Resourcing Black Feminist Organizing in Latin America and the Caribbean

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Letter to Our Readers

Philanthropy has overlooked Black feminist movements in Latin America and the Caribbean, but there are boundless opportunities to change this landscape. Please join us.


Led by Black women academics, artists, and activists from Latin America and the Caribbean, this research explores Black women’s activism across the two regions.

  • Interviewed 276 Black women across 17 countries who speak Spanish, Portuguese and Kreyól;


  • Mapped 309 Black women-led initiatives. Of these, 57% comprise Black women only; 33 percent, Black women and men; and the remaining 10 percent, LGBTQI. Organization types include collectives, associations, community-based organizations, unions, cooperatives, and networks as well as NGOs. Many are not registered.


  • Observed 25 spaces of Black activism using participant observation at conferences, educational forums, and workshops, both on and offline;


  • Interviewed representatives of Latin American women’s funds;


  • Interviewed 20 academics, activists, artists, healers, therapists and guardians of Black memory;


  • Consulted 102 reports or articles about racial and gender justice; and,


  • Commissioned several articles from prominent thought leaders in trans, decolonial, and Black feminist activism.

FJS and Wellspring thank all who have been involved in this project. In particular, we thank lead researcher Jeannette Tineo Durán and the team of 16 researchers from the regions. We also thank Carla Murphy and Chriss Sneed for the summaries and interviews with private foundations; translator of the summaries Miluska Martínez Sarson and copy editor Cindy Bello; Rochelle Jones and Sarah Gunther for the development of this microsite content and philanthropic strategy; artist Goga for the incredible artwork that underpins the content; designer Astrid Da Silva and project manager Zavé Martohardjono for bringing this site to life; microsite copy editor Nebila Abdulmelik; current and former FJS staff (Jewel Antoine, Félix Endara, mónica enríquez-enríquez, Meghan Huppuch, Erin Malone, Maitri Morarji, Nicky McIntyre, and Somer Nowak); Wellspring staff (Betsy Hoody, Manisha Mehta, and Lucille Renwick); and all others who devoted energy to this project along the way.


What Does Black Feminist Organizing Look Like?

The research shows that Black feminist organizing in Latin America and the Caribbean is diverse, unique, and strong – flowing across multiple movements and touching on every issue of relevance to philanthropy.

  • Black women’s organizing strategies are diverse, from political advocacy for inclusion in the State to decolonial approaches that challenge the very existence of the State. 


  • Black women’s organizing flows across many movements – anti-racist, feminist, defense of land/territory, climate, economic justice, and more. Their relationship with feminism is tenuous, since mainstream feminist movements are often dominated by white-mestiza leaders and agendas.


  • While flexible and long-term funding is needed for all strategies and types of work, Black feminists name cross-border organizing as a particular priority so they can build autonomous movements across Latin America and the Caribbean and connect with the wider diaspora. 


  • Power imbalances, especially between white-mestiza and Black feminist movements, as well as multiple systems of racialized and gendered oppression impact the visibility of Black women’s organizing and their access to funding.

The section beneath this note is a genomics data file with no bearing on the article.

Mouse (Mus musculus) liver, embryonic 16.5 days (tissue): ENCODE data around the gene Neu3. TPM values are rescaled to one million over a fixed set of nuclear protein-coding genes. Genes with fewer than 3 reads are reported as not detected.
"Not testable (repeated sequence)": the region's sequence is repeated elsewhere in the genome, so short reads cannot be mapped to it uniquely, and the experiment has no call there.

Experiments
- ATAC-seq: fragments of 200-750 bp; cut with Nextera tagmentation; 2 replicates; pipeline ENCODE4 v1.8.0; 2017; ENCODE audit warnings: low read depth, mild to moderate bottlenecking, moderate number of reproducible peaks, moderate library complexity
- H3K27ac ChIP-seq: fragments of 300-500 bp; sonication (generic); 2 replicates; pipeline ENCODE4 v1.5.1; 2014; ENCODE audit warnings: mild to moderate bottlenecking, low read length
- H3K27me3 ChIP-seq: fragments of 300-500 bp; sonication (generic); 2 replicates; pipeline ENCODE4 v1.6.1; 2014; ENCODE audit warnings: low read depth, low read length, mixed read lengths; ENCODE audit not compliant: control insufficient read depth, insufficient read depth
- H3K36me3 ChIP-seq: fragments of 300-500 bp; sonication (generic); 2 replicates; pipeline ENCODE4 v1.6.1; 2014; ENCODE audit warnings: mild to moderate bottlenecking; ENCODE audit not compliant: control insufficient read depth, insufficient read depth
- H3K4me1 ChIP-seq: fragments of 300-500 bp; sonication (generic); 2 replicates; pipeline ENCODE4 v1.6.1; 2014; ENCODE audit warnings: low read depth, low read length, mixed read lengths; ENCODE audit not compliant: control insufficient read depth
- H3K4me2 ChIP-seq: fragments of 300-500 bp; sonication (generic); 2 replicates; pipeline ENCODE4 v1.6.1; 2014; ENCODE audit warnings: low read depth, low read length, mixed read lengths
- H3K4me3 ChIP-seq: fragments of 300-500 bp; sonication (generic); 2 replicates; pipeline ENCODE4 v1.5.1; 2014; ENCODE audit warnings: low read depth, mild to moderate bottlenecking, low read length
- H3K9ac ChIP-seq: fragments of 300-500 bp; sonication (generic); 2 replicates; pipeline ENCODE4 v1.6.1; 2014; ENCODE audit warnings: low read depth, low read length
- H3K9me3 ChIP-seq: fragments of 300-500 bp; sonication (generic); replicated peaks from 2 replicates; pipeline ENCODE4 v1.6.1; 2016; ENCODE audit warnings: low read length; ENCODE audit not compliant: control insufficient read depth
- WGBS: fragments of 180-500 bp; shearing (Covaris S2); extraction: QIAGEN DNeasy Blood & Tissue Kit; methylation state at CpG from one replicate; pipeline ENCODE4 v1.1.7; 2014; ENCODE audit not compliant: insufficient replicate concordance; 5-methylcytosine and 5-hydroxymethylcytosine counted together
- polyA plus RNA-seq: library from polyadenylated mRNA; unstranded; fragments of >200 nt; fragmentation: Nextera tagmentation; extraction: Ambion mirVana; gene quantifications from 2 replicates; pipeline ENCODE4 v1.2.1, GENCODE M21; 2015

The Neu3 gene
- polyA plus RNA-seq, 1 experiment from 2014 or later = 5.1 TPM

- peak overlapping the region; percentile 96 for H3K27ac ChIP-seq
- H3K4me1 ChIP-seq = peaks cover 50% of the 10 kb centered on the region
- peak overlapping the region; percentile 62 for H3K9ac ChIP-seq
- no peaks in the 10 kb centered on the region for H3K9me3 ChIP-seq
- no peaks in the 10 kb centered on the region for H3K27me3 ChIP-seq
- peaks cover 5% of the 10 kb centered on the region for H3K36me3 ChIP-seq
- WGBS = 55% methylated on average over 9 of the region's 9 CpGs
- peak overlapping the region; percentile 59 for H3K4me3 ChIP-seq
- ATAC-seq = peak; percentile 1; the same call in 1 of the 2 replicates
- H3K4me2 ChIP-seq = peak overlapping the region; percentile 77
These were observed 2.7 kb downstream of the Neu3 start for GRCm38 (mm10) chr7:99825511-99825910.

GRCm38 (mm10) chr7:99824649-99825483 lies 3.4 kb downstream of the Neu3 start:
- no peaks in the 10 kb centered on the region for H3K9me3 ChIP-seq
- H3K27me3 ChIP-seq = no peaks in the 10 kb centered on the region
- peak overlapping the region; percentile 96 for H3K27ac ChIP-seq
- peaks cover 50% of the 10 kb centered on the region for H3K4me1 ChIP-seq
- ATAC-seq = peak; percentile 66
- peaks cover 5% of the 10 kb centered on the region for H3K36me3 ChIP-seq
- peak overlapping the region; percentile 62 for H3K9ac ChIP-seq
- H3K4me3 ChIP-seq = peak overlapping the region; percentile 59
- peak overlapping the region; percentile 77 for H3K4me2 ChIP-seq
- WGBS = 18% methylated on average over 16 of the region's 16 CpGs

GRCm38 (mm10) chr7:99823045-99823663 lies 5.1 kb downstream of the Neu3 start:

• Contending with racism in white-mestiza feminist spaces and sexism in ‘mixed’ spaces with Black men, Black women call for the protection and expansion of their own autonomous Black feminist spaces. Facing another layer of othering, Black lesbian, bisexual, trans, and non-binary activists call for the same. 


  • While the landscape is rapidly changing, a coherent funding ecosystem for Black women-led organizing in Latin America and the Caribbean does not yet exist. Across both private and public philanthropy, funders are not meaningfully reaching Black feminist groups. 


  • Gender-focused funding tends to center areas of interest for white-mestiza feminism, without attention to Black women’s particular experiences and needs. Black feminist organizing also falls through the cracks among funders working on a range of social justice and human rights issues.


  • As a result, Black women-led initiatives have extremely limited access to funding. Most rely on self-generated resources to enable their work.


What Action Can Funders Take?

Every funder has a role to play in resourcing Black feminist organizing. Whether you are funding feminist movements or advancing an issue-based strategy, there is an entry point for you.

  1. Provide flexible, long-term core support funding directly to Black women-led groups.

  2. Create and resource funding mechanisms dedicated to Black women-led organizing in Latin America and the Caribbean.

  3. Develop systems for collecting and tracking disaggregated grantmaking data that count Black women as a unique population.

  4. Assess your portfolio: How effectively are you reaching Black women-led organizing and accounting for their needs, realities, and priorities?

  5. Engage in political education and find ways to build trust with Black feminist organizers.

  6. Fund with care.

  7. Commit to anti-racist study in your institution.

  8. Do this work in partnership with other funders.

Connect to 300+ Black Women-Led Organizations

This research mapped over 300 diverse Black women-led initiatives in 17 countries in Latin America and the Caribbean, including collectives, associations, community-based organizations, unions, cooperatives, networks and NGOs.